The question remains: if the moratoria are ignored and the Covenant suspected, what are the means by which we maintain some theological coherence as a Communion and some personal respect and understanding as a fellowship of people seeking to serve Christ? And we should bear in mind that our coherence as a Communion is also a significant concern in relation to other Christian bodies - especially at a moment when the renewed dialogues with Roman Catholics and Orthodox have begun with great enthusiasm and a very constructive spirit.
And also on a uniformity of views in the Communion, seen to be a Church:
Yet we have to pray continually to be made more truly the Church by being set free to receive more of Christ, more of the gifting of the Spirit. As St Augustine wrote in his treatise on baptism, if we were a perfect Church, we should no longer need to pray the Lord's Prayer, asking for the Kingdom to come and for our sins to be forgiven.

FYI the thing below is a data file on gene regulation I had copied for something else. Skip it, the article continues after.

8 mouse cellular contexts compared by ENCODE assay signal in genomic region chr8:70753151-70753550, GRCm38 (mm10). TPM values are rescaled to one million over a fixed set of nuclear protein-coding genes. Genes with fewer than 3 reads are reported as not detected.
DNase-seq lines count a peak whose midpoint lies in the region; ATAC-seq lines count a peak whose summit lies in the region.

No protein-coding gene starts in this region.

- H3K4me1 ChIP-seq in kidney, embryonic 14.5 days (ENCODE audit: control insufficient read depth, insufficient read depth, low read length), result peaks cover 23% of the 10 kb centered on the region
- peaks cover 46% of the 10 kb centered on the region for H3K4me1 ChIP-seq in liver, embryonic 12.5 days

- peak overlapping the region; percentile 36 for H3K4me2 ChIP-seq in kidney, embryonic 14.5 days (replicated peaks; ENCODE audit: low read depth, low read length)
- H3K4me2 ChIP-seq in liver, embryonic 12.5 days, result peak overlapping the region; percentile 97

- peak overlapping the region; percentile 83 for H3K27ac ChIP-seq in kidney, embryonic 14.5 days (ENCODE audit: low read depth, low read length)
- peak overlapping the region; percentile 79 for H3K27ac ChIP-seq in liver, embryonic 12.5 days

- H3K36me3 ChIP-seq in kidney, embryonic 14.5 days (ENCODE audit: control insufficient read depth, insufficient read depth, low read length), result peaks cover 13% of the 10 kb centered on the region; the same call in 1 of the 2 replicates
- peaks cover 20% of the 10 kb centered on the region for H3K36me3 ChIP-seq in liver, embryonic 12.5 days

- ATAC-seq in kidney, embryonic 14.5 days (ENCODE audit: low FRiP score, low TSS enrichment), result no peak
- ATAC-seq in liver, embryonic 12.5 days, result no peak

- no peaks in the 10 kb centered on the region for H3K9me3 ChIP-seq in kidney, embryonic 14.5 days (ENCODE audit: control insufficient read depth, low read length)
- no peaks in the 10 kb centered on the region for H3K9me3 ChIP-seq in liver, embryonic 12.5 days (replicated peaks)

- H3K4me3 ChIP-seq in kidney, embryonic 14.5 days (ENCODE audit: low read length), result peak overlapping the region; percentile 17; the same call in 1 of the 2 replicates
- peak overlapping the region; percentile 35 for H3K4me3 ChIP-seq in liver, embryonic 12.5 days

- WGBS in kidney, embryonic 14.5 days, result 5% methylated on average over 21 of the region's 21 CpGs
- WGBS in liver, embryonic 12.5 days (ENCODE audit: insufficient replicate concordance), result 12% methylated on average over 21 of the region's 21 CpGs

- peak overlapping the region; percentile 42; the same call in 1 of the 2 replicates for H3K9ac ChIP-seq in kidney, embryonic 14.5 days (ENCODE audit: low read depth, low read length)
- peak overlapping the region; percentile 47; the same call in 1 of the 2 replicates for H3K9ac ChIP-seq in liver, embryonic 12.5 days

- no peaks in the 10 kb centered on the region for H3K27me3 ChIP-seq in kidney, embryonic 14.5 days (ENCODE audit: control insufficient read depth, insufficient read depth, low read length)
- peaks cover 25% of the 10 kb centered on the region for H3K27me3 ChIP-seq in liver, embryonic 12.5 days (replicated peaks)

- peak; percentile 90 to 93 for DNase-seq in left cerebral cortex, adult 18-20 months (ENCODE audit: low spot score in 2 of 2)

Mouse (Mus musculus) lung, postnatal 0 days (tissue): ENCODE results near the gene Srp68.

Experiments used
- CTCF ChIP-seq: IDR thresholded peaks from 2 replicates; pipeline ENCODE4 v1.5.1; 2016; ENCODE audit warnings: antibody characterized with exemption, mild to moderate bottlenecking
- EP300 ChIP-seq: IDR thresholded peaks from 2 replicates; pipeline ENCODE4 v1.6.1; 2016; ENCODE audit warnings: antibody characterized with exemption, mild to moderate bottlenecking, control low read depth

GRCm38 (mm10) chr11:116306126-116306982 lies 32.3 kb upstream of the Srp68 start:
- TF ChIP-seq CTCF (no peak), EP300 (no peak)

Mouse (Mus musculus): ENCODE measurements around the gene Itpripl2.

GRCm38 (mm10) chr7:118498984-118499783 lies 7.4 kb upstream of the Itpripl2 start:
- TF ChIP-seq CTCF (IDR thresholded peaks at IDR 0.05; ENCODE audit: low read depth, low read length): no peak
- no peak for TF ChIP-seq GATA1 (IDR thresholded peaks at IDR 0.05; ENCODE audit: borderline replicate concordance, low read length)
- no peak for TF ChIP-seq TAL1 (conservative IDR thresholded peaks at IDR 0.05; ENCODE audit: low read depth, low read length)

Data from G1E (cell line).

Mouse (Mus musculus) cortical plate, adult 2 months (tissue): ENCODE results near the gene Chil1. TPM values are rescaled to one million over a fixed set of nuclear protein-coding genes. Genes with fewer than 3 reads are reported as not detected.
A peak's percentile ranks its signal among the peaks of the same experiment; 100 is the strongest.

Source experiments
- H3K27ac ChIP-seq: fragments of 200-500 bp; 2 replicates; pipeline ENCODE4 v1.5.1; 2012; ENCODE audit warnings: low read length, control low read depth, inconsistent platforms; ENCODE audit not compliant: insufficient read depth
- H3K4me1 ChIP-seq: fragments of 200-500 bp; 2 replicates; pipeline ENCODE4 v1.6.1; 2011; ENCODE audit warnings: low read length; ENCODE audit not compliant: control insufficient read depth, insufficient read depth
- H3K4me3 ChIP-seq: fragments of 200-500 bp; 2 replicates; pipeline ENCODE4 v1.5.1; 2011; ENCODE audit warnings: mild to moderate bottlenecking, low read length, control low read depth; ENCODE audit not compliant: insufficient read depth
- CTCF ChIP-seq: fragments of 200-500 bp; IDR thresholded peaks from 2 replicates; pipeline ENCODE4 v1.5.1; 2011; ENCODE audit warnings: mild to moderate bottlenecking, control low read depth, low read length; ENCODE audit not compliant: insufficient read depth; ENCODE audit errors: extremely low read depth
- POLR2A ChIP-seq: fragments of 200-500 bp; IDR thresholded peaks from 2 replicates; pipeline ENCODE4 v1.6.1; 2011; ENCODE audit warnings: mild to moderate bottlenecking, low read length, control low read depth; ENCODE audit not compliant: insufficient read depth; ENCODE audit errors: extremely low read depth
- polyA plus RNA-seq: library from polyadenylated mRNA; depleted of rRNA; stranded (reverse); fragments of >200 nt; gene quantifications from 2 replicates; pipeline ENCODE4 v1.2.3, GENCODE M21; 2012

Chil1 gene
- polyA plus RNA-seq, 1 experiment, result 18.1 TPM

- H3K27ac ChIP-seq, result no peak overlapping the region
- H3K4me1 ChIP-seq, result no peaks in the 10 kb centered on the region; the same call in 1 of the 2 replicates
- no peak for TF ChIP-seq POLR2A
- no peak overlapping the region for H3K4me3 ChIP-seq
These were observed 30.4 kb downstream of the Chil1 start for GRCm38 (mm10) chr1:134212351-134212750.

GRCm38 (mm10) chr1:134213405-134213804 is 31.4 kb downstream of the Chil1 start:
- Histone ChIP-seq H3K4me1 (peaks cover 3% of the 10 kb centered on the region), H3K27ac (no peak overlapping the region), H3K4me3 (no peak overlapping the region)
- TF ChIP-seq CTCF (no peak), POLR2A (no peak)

But there is actually some more to this, too, and with something of a dig at the unmentioned:
This year has been the anniversary of the great 1611 Bible, the King James or 'Authorized' Version, and in the UK we have had a large number of very powerful and imaginative celebrations of this. It has focused for me yet again the question of what a Church looks like that is authentically biblical. It is clear enough that Christian communities that are vague or lukewarm about the unique miracle of the Word made flesh once and for all in Jesus of Nazareth, and about the revolutionary demands this makes on individual lives and relationships, are imperfectly biblical churches.